Additionally, the eye test tells you that the Steelers did not have the same level of pass blocking as they did run blocking. But according to PFF, they had four players whose run blocking scores were either tied or above the top run blocking score of 69.7 (Daniels, Seumalo, Heyward, and Moore) and one player (Washington) that was 0.1 behind the top run blocking score. Other than the poor score by Jaylen Warren, Mason Cole had a terrible pass blocking score of 22.6. But was the Steelers pass blocking head and shoulders above the run blocking?

Whether it was Jones, Washington, or even Isaac Seumalo only pulling a 63.7 run blocking score, having those scores based on the Steelers performance is head scratching.


As crazy as the offensive scores were, the defensive numbers also had some interesting anomalies. Isaiahh Loudermilk had the top score of 85.6 based on his eight snaps based on an 82.4 run defense score and a 54.9 pass rushing score.

T.J. Watt was next in line as PFF had him with eight pressures and an 80.7 overall score. It was Watt’s 75.8 run defense compared to his 71.1 pass rush that helped bring his score up.

There were four players who had overall scores in the 70 in Armon Watts (76.7), Elijah Riley (75.7), Patrick Peterson (74.9), and Alex Highsmith (71.3). Riley had the second highest coverage score of 76.0 only behind Highsmith’s 77.2. The only other coverage score in the 70s was Patrick Peterson with a 71.7. Peterson also had the top special team score of 94.0 with his blocked extra point.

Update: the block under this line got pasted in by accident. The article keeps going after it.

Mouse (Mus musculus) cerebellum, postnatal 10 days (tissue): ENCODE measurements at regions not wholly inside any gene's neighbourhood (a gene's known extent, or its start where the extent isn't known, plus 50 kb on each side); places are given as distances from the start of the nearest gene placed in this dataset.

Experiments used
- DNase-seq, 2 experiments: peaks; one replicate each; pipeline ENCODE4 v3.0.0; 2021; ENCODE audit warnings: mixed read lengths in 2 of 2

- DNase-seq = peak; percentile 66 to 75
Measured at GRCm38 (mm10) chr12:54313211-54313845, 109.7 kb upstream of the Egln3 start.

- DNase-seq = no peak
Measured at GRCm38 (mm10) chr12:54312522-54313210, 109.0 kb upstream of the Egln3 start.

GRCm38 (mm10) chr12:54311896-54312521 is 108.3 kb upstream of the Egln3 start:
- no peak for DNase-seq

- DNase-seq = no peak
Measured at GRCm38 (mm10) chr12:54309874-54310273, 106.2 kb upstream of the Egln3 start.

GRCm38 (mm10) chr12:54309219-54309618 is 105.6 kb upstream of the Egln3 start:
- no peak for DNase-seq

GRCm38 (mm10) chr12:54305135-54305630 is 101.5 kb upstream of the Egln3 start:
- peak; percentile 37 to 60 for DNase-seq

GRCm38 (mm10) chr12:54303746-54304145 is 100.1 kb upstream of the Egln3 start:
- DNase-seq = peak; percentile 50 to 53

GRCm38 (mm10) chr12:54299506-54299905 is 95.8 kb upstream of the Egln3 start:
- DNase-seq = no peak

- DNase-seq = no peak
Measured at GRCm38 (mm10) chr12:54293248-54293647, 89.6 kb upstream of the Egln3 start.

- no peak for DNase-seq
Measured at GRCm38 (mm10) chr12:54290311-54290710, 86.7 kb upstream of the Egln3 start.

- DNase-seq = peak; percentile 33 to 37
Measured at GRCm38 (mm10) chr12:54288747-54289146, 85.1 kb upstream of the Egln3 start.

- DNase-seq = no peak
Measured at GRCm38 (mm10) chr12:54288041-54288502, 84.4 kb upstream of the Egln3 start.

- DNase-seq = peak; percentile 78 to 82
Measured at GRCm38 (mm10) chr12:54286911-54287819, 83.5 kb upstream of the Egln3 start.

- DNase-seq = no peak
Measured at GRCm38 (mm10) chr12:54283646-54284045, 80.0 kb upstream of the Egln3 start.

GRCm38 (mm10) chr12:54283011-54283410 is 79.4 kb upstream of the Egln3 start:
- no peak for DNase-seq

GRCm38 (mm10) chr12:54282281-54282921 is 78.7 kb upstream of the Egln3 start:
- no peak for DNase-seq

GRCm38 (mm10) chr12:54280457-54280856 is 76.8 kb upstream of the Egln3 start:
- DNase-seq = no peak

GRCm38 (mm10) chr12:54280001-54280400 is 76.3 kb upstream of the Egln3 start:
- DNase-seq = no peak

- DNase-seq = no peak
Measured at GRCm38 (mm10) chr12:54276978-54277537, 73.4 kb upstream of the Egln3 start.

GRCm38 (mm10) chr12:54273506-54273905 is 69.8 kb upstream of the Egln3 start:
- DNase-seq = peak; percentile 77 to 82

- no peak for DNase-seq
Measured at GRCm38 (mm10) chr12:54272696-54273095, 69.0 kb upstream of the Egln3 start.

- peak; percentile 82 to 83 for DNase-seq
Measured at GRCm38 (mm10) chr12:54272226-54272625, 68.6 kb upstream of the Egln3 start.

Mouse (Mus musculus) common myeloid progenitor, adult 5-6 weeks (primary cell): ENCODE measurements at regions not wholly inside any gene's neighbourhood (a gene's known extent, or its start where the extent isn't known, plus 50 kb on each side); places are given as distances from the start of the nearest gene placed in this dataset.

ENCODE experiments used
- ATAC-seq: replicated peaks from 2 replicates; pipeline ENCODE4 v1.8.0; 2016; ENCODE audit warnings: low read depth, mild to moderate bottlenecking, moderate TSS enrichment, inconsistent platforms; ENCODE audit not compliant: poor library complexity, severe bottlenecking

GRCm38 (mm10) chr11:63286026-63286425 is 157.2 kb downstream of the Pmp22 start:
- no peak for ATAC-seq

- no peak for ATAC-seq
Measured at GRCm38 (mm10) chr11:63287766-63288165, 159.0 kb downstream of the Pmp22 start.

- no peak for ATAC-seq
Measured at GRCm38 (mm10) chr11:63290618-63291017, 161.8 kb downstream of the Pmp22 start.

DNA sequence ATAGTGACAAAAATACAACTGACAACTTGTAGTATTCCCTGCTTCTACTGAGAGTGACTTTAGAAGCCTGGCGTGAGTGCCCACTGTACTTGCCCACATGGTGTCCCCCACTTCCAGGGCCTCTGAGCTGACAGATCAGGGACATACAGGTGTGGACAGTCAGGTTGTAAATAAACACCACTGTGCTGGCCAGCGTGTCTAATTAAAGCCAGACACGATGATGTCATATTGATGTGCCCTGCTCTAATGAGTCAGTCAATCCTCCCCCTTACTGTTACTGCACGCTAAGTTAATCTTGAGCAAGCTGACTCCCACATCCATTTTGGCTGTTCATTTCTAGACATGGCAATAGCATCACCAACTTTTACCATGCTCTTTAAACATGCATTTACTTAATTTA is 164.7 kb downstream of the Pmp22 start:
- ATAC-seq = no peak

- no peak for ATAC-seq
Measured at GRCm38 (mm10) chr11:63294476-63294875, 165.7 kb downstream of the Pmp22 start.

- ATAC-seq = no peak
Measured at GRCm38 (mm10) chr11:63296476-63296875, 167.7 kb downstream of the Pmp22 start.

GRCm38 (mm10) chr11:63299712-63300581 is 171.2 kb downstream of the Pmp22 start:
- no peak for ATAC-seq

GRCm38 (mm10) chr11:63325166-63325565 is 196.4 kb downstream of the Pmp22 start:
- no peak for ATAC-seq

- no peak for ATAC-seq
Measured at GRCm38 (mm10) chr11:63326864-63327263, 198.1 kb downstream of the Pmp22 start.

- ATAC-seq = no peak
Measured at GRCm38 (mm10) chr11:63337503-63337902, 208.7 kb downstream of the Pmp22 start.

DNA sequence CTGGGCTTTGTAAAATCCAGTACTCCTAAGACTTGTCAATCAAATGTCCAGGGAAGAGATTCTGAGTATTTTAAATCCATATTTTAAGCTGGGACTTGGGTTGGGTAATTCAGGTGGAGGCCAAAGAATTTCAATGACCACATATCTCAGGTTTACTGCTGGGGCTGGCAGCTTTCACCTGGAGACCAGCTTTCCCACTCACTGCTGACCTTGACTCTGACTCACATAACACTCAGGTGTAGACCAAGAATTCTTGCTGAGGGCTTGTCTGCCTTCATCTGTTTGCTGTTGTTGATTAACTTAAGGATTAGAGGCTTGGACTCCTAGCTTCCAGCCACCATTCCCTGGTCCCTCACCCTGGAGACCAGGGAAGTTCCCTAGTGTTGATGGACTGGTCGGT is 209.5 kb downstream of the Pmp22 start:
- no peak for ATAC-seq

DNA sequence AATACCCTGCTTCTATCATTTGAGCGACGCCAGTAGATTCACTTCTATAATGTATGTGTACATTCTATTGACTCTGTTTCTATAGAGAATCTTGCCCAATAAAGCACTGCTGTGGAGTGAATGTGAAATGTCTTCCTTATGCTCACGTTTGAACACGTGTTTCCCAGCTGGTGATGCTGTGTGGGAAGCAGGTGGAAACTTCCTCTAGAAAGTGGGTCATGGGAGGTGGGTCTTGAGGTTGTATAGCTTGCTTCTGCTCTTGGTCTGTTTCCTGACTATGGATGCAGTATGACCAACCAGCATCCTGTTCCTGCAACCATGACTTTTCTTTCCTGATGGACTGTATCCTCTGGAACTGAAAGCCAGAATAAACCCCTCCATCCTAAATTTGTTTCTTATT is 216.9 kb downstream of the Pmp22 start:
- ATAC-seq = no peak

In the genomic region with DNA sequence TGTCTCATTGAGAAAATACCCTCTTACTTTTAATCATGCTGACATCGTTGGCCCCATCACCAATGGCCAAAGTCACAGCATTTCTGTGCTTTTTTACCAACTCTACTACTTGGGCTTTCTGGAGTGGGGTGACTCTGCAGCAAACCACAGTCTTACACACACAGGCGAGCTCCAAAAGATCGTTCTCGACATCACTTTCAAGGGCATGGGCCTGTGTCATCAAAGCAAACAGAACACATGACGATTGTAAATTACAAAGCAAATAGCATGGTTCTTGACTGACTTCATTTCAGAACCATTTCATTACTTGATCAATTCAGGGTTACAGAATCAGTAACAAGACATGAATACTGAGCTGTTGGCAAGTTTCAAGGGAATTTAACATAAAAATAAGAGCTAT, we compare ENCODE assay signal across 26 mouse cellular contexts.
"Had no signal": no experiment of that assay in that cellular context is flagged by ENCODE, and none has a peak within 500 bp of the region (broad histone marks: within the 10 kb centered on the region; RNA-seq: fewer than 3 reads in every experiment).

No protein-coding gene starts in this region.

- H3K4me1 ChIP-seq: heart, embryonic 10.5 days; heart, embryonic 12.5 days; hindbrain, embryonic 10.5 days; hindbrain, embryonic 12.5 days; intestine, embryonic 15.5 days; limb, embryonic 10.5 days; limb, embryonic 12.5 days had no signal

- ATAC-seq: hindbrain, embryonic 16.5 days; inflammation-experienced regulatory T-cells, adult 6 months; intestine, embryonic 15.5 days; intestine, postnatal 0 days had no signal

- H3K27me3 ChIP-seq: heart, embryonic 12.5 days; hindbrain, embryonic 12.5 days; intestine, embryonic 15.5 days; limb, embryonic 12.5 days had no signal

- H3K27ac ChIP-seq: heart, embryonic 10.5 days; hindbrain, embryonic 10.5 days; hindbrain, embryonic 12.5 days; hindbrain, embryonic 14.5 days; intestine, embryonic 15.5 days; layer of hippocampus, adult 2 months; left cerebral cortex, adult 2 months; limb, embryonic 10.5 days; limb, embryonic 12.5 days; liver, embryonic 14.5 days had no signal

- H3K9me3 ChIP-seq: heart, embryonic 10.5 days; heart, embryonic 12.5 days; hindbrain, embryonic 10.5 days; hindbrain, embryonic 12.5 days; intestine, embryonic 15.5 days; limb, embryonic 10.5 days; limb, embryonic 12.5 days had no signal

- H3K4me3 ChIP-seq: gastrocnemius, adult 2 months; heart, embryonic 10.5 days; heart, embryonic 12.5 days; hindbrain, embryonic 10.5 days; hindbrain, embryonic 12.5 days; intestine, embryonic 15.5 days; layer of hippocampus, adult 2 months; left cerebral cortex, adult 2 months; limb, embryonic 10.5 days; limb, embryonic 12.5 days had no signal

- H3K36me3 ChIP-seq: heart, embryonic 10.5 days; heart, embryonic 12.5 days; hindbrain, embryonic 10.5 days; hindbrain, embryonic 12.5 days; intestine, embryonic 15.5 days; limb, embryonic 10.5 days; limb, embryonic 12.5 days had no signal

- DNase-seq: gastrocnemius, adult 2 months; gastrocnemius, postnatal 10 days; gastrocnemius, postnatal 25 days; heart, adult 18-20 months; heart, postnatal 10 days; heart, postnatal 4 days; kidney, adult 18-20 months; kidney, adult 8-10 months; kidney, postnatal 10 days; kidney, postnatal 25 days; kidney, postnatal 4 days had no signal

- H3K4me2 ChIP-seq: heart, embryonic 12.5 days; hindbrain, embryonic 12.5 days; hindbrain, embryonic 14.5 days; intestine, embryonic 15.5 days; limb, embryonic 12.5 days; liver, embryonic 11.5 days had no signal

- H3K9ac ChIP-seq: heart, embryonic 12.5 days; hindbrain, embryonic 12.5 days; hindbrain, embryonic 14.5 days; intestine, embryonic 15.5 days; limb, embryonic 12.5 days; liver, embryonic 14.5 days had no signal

Despite being the two players who had interceptions in the game, Damontae Kazee and Keanu Neal tied for the lowest overall score with a 44.9. But the biggest head-scratcher to me was that the next lowest score went to Keeanu Benton with a 46.6 overall based on a 30.6 running score and a 65.4 pass rushing score. My eye test told me he was one of the best defenders in the field so I don’t know what PFF was looking at.

Another score I didn’t understand was Elandon Roberts with a 49.2 overall score and with a 43.4 run defense score as his lowest of the individual categories. This does not match the plays I was watching him make.


I really don’t understand the scores this week. Broderick Jones was the worst offense of lineman for the Steelers? Keeanu Benton was the worst defensive lineman for the Steelers? No way either of those things match what anyone with any kind of football knowledge saw when watching that game if you paid attention to either player. And how do the Steelers run the ball the way they did if one of their two running backs wasn’t running well and the offensive line wasn’t run blocking well?

This was an easy grade this week as the scores were embarrassing. I guess with the Steelers being one of many games that happened at the same time and playing a team with a losing record they didn’t get quality graders, if PFF even has such a thing.

My grade of this week’s PFF scores: F